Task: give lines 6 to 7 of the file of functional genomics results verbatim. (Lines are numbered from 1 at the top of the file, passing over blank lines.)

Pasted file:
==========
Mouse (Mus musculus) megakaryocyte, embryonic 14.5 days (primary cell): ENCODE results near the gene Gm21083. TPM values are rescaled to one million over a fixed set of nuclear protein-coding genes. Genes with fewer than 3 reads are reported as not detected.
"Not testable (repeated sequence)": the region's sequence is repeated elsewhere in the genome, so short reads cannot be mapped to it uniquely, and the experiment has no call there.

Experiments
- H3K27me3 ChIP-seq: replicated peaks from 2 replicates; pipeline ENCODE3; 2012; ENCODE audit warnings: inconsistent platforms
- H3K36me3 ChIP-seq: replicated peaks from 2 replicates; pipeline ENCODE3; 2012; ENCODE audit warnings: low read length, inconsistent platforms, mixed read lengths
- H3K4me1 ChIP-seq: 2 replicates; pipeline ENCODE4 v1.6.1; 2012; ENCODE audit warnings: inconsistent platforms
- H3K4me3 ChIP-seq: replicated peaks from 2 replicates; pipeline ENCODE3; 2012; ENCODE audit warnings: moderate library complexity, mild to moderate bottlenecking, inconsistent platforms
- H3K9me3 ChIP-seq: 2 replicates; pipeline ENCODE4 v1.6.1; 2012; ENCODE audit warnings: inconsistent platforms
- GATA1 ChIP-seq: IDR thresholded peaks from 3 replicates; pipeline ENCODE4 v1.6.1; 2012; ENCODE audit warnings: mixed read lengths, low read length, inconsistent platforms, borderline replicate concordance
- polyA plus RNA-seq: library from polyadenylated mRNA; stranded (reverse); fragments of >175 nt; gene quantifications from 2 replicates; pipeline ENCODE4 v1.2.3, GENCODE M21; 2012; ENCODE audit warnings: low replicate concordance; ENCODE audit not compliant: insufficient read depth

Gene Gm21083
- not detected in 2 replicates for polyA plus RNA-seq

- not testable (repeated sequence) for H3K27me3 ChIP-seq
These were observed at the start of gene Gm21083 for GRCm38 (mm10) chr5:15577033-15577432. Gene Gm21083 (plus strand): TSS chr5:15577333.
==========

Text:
- H3K4me1 ChIP-seq: 2 replicates; pipeline ENCODE4 v1.6.1; 2012; ENCODE audit warnings: inconsistent platforms
- H3K4me3 ChIP-seq: replicated peaks from 2 replicates; pipeline ENCODE3; 2012; ENCODE audit warnings: moderate library complexity, mild to moderate bottlenecking, inconsistent platforms